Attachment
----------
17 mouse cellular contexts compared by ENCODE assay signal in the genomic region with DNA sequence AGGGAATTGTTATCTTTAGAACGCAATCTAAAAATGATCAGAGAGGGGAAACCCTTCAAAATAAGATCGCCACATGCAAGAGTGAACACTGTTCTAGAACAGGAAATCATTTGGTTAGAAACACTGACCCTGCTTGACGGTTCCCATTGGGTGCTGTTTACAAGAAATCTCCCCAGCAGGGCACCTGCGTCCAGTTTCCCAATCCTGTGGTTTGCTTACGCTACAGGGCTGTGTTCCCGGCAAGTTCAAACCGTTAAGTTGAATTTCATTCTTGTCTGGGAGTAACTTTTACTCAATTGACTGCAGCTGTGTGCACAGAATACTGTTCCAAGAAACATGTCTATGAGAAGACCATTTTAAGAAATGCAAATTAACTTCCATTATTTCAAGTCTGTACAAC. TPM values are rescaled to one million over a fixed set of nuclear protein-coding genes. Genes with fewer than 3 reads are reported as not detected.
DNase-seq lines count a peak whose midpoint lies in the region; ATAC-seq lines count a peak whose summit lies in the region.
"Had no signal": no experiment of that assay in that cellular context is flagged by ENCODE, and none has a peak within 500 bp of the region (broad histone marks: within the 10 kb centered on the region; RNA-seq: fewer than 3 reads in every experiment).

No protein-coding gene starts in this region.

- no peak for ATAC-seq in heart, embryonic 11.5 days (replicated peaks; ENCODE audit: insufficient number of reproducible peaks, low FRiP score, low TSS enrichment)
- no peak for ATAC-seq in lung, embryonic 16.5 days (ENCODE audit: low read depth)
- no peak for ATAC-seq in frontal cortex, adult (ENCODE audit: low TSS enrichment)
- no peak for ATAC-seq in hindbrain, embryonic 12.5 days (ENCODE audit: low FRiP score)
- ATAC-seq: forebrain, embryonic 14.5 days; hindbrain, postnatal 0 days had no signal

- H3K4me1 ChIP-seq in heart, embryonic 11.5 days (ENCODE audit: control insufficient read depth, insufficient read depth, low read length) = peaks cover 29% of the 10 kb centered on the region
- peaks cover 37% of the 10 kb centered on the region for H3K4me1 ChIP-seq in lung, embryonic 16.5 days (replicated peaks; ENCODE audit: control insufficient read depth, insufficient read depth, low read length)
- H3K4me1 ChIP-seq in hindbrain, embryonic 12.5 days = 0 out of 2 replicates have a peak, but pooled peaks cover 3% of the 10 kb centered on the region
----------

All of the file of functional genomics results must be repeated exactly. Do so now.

17 mouse cellular contexts compared by ENCODE assay signal in the genomic region with DNA sequence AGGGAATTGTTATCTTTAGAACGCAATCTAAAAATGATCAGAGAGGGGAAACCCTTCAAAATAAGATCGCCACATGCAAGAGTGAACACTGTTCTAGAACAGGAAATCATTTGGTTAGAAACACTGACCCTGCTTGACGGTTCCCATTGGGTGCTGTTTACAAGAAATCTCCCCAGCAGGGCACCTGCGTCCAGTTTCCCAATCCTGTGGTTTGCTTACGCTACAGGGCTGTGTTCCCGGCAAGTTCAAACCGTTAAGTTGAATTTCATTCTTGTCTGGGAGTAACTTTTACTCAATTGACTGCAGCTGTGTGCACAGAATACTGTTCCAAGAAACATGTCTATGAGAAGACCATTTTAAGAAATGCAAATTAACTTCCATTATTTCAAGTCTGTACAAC. TPM values are rescaled to one million over a fixed set of nuclear protein-coding genes. Genes with fewer than 3 reads are reported as not detected.
DNase-seq lines count a peak whose midpoint lies in the region; ATAC-seq lines count a peak whose summit lies in the region.
"Had no signal": no experiment of that assay in that cellular context is flagged by ENCODE, and none has a peak within 500 bp of the region (broad histone marks: within the 10 kb centered on the region; RNA-seq: fewer than 3 reads in every experiment).

No protein-coding gene starts in this region.

- no peak for ATAC-seq in heart, embryonic 11.5 days (replicated peaks; ENCODE audit: insufficient number of reproducible peaks, low FRiP score, low TSS enrichment)
- no peak for ATAC-seq in lung, embryonic 16.5 days (ENCODE audit: low read depth)
- no peak for ATAC-seq in frontal cortex, adult (ENCODE audit: low TSS enrichment)
- no peak for ATAC-seq in hindbrain, embryonic 12.5 days (ENCODE audit: low FRiP score)
- ATAC-seq: forebrain, embryonic 14.5 days; hindbrain, postnatal 0 days had no signal

- H3K4me1 ChIP-seq in heart, embryonic 11.5 days (ENCODE audit: control insufficient read depth, insufficient read depth, low read length) = peaks cover 29% of the 10 kb centered on the region
- peaks cover 37% of the 10 kb centered on the region for H3K4me1 ChIP-seq in lung, embryonic 16.5 days (replicated peaks; ENCODE audit: control insufficient read depth, insufficient read depth, low read length)
- H3K4me1 ChIP-seq in hindbrain, embryonic 12.5 days = 0 out of 2 replicates have a peak, but pooled peaks cover 3% of the 10 kb centered on the region